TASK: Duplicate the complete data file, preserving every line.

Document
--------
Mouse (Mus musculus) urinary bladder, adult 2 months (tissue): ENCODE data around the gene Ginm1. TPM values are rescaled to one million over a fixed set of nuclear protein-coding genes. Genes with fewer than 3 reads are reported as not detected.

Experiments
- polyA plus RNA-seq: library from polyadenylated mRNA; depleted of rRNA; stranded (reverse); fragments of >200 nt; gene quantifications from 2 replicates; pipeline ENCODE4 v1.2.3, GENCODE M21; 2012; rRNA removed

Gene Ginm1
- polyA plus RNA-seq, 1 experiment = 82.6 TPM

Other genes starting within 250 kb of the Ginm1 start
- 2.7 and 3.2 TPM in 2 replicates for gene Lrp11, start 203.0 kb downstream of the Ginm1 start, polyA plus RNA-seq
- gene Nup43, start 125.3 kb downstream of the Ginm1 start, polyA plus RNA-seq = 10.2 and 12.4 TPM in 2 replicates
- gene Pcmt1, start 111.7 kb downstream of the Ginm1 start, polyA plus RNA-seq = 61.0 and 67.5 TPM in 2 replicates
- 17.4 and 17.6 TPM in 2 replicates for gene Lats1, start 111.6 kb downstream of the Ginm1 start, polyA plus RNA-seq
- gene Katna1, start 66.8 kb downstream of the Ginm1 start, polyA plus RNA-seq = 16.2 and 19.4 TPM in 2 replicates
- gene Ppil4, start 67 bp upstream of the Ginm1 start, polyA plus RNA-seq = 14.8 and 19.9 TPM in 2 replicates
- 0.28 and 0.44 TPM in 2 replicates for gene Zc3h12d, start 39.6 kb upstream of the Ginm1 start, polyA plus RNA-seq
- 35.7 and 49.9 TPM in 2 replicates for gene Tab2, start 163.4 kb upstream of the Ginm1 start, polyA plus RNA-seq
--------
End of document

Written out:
Mouse (Mus musculus) urinary bladder, adult 2 months (tissue): ENCODE data around the gene Ginm1. TPM values are rescaled to one million over a fixed set of nuclear protein-coding genes. Genes with fewer than 3 reads are reported as not detected.

Experiments
- polyA plus RNA-seq: library from polyadenylated mRNA; depleted of rRNA; stranded (reverse); fragments of >200 nt; gene quantifications from 2 replicates; pipeline ENCODE4 v1.2.3, GENCODE M21; 2012; rRNA removed

Gene Ginm1
- polyA plus RNA-seq, 1 experiment = 82.6 TPM

Other genes starting within 250 kb of the Ginm1 start
- 2.7 and 3.2 TPM in 2 replicates for gene Lrp11, start 203.0 kb downstream of the Ginm1 start, polyA plus RNA-seq
- gene Nup43, start 125.3 kb downstream of the Ginm1 start, polyA plus RNA-seq = 10.2 and 12.4 TPM in 2 replicates
- gene Pcmt1, start 111.7 kb downstream of the Ginm1 start, polyA plus RNA-seq = 61.0 and 67.5 TPM in 2 replicates
- 17.4 and 17.6 TPM in 2 replicates for gene Lats1, start 111.6 kb downstream of the Ginm1 start, polyA plus RNA-seq
- gene Katna1, start 66.8 kb downstream of the Ginm1 start, polyA plus RNA-seq = 16.2 and 19.4 TPM in 2 replicates
- gene Ppil4, start 67 bp upstream of the Ginm1 start, polyA plus RNA-seq = 14.8 and 19.9 TPM in 2 replicates
- 0.28 and 0.44 TPM in 2 replicates for gene Zc3h12d, start 39.6 kb upstream of the Ginm1 start, polyA plus RNA-seq
- 35.7 and 49.9 TPM in 2 replicates for gene Tab2, start 163.4 kb upstream of the Ginm1 start, polyA plus RNA-seq